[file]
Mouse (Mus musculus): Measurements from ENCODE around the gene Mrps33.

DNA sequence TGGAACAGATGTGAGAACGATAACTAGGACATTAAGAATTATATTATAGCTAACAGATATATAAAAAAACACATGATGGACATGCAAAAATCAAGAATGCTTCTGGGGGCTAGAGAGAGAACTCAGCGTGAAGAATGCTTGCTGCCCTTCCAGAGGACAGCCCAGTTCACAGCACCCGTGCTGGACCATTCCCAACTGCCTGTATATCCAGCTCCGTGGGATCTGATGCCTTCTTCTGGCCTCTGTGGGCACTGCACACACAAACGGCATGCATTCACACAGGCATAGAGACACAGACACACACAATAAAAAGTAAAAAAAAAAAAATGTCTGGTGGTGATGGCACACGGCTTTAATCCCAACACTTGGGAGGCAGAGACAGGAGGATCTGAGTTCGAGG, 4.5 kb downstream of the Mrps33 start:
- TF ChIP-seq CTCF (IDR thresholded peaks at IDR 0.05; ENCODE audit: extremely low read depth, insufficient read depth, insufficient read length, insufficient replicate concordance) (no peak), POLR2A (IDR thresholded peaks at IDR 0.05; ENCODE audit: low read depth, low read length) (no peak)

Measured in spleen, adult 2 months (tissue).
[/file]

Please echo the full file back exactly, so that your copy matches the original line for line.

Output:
Mouse (Mus musculus): Measurements from ENCODE around the gene Mrps33.

DNA sequence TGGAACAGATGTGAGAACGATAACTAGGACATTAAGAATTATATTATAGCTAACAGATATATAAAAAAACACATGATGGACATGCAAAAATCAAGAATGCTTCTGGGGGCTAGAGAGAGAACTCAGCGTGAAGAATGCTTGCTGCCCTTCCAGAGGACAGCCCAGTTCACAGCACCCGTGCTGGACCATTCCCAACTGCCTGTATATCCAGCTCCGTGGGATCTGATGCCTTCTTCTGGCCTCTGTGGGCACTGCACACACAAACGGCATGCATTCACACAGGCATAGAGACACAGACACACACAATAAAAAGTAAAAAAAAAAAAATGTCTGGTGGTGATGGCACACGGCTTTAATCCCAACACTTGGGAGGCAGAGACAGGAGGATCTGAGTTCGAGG, 4.5 kb downstream of the Mrps33 start:
- TF ChIP-seq CTCF (IDR thresholded peaks at IDR 0.05; ENCODE audit: extremely low read depth, insufficient read depth, insufficient read length, insufficient replicate concordance) (no peak), POLR2A (IDR thresholded peaks at IDR 0.05; ENCODE audit: low read depth, low read length) (no peak)

Measured in spleen, adult 2 months (tissue).